Barn Burning Analysis

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1. Barn Burning: To what degree does the end of “Barn Burning” offer closure (a sense that all loose ends are accounted for and tied up)? If a story ends somewhat inconclusively, is this good or bad, or does your answer depend on the story? Which story leaves you with more to think about?
The end of “Barn Burning” offers closure because the boy is no longer at war with himself. He couldn’t figure out what meant more to him. Was it the loyalty to his father and his family or was it to do the right thing. I think that conflict ends when his father is shot. He no longer has to choose between his family and what’s right; however, he now has to deal with the fact that he may have caused his father to be killed. I don’t think it’s bad if a story
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The reason why I think that it’s both is because of the way he constantly jumps back and forth between what he sees and what he’s bothered by. I think it’s completely possible for your internal conflicts to manifest themselves into the real world. There have been plenty of times where I need to focus on the physical objects around me just to get myself out of my own head. Then you start to realize that it doesn’t matter what you focus on that your problem is real and you almost feel stuck. Then this consuming thought of yours starts to manifest even more and effects the world around you. I don’t know if it’s his faith that helps him solve his conflicts. I hate saying this, but I got the feeling that he was using his faith as an excuse. He couldn’t deal with the fact that he got this girl pregnant and I think it was scaring him more than he thought. He wanted her to turn to him and say that he was free. That she would deal with everything all on her own and that he didn’t need to be involved. I guess his faith could have intensified the conflicts that he did have with himself; however, I took this story and his situation as if faith wasn’t a factor. I think any guy religious or not would have the same feelings.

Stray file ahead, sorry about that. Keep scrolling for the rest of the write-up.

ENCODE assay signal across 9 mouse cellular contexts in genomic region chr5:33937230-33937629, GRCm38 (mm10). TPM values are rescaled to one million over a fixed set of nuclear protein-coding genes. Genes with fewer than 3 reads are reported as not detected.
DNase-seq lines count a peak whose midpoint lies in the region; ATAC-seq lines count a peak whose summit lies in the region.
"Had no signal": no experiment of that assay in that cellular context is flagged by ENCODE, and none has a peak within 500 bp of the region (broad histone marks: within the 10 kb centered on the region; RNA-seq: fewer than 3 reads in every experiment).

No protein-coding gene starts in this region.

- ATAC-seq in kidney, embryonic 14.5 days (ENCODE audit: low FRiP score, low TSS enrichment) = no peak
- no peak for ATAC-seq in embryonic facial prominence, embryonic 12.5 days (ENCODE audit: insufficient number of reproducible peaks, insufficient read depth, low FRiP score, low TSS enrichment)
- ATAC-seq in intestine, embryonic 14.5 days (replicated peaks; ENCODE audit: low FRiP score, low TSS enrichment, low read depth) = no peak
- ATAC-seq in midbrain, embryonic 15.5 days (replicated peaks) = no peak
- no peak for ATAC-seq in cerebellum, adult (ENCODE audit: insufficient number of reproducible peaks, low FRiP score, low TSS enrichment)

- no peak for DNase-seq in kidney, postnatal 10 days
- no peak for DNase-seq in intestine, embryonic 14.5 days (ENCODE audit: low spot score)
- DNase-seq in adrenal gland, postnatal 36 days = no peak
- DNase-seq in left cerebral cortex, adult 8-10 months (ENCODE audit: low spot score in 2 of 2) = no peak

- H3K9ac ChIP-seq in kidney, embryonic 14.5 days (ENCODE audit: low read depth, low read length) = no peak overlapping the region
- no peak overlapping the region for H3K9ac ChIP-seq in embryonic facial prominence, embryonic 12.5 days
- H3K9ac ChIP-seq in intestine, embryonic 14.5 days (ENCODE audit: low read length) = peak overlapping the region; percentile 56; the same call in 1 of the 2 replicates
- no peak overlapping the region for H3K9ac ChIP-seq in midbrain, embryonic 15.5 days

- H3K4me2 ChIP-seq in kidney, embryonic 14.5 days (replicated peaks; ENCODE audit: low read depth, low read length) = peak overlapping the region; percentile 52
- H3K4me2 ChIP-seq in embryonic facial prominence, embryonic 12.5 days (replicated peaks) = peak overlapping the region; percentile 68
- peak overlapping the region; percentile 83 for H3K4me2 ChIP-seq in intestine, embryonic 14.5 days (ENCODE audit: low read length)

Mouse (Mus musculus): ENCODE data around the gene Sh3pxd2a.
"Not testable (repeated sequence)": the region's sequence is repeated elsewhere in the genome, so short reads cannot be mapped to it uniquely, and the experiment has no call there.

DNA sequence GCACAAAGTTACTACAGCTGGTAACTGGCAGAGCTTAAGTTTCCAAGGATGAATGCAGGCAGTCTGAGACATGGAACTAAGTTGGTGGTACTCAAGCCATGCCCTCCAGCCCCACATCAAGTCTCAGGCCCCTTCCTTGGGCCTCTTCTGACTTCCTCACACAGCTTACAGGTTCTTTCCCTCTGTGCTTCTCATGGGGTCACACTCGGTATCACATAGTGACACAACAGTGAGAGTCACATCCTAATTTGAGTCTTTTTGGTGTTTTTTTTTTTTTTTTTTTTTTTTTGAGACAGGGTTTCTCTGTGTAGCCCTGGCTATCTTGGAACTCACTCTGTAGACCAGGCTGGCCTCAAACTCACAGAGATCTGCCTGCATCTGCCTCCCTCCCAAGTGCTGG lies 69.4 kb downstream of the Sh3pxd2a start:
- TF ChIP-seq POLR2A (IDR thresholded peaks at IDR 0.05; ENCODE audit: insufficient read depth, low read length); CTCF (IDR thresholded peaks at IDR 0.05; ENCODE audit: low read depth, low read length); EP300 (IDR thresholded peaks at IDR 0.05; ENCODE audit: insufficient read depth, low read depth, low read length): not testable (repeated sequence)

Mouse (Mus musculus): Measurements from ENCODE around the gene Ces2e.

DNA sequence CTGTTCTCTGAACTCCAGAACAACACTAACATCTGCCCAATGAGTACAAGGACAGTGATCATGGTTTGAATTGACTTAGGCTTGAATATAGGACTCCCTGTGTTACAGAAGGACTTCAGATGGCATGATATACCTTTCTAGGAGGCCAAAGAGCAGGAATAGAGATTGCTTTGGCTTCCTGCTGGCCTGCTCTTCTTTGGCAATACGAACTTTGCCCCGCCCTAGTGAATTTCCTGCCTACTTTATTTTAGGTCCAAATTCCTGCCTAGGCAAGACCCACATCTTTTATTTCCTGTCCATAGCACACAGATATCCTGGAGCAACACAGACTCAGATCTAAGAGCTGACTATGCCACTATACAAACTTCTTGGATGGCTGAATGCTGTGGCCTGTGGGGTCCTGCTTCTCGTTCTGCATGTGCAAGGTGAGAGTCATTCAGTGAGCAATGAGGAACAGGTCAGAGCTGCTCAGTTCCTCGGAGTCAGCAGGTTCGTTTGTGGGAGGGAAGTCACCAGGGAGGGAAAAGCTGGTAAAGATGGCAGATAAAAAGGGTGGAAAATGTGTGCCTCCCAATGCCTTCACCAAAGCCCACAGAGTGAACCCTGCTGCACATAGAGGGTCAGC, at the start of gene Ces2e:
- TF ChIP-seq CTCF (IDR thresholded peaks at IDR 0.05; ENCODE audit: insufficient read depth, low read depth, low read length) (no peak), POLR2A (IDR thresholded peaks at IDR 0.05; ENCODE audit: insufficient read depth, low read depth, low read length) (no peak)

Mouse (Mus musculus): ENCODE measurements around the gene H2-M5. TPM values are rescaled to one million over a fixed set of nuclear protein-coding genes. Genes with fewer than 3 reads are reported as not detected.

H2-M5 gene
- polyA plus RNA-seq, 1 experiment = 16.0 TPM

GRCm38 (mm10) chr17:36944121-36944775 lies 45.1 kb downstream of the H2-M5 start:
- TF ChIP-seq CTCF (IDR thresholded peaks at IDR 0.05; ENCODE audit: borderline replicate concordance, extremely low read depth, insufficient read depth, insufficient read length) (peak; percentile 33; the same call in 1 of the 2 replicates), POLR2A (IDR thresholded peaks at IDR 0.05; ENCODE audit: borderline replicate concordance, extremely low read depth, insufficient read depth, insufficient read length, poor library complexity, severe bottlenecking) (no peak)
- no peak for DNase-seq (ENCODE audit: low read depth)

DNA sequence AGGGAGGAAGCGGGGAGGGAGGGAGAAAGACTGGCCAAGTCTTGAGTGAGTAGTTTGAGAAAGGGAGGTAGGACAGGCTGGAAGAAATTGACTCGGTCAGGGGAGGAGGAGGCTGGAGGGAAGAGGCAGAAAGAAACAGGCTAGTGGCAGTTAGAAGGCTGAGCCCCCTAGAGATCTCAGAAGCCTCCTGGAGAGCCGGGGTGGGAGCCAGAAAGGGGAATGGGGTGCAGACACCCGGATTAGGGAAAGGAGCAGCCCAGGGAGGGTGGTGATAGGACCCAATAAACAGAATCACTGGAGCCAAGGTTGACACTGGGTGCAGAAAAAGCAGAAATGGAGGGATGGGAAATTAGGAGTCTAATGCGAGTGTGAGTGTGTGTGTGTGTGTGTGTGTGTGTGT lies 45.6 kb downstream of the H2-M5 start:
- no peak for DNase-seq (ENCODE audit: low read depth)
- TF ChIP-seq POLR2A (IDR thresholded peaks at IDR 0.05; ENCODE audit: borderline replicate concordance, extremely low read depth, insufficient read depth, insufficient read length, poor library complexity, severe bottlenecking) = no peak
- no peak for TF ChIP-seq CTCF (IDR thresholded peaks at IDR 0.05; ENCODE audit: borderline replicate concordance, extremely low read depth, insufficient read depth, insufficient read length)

3.St. Lucy’s Home for Girls Raised by Wolves: How and why does the protagonist change over the course of the story? How might those changes be reflected in the way she shifts, as a narrator,
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I think the author was using the seasons and weather to intensify the scenes and actions that we were reading. We correlate each season with a specific type of feeling or a set of activities. In the summer, we think of beaches, pools, BBQs, and swimming. In winter we think of snow, hot chocolate, sweaters, and sitting by a fire. Each type of weather brings out a sense of feeling and helps the reader connect to what is happening in that story because we feel what they do. The reason why I don’t think the affair cools down is because of Gurov. Even if he isn’t with Anna he’s still thinking about her. Once he realizes that he’s been mistreating the women that he’s been with, he can’t help but to think that Anna is different. I don’t think it matters what season it is, Gurov feels the same about Anna regardless of what he

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